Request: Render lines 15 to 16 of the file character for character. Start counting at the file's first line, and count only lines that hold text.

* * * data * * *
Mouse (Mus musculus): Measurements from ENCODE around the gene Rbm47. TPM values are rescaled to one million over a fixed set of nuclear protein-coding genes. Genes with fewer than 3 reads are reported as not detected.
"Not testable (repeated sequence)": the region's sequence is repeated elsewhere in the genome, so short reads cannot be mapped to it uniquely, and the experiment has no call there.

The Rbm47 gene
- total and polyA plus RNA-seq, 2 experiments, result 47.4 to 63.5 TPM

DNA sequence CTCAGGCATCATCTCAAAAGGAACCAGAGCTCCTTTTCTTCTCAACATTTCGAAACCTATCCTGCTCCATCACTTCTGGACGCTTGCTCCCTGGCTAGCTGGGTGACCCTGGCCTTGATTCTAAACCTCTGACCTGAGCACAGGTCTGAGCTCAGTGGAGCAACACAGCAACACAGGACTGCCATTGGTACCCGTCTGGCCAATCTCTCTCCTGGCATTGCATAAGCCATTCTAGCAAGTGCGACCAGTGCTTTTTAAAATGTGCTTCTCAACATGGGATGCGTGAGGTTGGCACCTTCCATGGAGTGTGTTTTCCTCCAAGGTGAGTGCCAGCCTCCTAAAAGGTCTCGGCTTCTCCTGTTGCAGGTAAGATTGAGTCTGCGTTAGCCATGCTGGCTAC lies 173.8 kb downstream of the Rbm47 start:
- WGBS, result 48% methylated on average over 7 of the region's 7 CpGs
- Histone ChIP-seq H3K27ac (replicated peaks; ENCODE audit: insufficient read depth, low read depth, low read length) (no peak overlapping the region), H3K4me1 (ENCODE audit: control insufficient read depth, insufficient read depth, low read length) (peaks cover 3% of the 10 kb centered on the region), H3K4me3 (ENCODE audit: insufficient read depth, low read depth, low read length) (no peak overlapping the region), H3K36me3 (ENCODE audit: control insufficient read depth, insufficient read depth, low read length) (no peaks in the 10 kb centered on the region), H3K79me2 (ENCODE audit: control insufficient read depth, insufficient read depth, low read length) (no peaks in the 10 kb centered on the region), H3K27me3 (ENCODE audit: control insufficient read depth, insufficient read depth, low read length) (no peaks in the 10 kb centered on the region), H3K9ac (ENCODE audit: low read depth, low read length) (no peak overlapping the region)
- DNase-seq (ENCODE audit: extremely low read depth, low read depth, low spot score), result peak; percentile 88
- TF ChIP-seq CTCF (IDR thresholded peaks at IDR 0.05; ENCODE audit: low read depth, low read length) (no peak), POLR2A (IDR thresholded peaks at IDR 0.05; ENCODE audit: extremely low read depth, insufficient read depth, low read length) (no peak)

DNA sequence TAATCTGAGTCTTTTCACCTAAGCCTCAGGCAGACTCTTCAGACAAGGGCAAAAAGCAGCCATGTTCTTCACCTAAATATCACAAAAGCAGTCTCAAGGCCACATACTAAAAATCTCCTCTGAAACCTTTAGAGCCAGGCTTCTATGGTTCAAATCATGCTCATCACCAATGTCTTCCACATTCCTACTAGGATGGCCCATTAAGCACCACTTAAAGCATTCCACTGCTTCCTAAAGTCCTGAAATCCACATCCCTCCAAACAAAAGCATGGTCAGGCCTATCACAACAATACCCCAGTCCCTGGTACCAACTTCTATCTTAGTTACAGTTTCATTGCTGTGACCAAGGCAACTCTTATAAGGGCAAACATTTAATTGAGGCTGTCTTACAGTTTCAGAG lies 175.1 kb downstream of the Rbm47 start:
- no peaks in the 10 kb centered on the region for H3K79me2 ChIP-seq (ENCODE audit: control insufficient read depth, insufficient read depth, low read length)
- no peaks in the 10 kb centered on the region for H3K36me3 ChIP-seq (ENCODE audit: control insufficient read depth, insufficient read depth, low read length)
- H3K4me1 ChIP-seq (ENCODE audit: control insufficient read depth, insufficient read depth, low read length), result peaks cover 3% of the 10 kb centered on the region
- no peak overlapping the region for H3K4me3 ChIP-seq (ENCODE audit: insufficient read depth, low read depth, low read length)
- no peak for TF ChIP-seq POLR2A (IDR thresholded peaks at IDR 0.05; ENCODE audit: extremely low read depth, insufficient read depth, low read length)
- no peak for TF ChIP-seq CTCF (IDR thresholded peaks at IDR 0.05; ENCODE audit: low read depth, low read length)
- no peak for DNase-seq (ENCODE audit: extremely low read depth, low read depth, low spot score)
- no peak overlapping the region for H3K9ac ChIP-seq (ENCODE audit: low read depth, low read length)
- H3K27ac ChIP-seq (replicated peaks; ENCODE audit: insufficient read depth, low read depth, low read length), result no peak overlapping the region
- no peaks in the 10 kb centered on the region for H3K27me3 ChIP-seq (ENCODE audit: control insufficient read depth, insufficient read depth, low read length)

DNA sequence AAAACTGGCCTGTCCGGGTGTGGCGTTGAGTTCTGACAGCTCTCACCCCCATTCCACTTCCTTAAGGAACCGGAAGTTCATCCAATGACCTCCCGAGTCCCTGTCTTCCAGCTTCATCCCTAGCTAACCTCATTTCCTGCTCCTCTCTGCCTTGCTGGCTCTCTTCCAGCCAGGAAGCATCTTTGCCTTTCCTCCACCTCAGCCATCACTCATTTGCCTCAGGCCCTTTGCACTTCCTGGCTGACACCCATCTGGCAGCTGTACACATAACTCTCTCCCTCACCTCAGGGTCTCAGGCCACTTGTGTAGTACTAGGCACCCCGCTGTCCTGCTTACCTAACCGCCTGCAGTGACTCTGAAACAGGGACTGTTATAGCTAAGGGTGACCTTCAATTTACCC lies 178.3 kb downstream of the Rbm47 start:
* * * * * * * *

- no peak for TF ChIP-seq POLR2A (IDR thresholded peaks at IDR 0.05; ENCODE audit: extremely low read depth, insufficient read depth, low read length)
- no peak for TF ChIP-seq CTCF (IDR thresholded peaks at IDR 0.05; ENCODE audit: low read depth, low read length)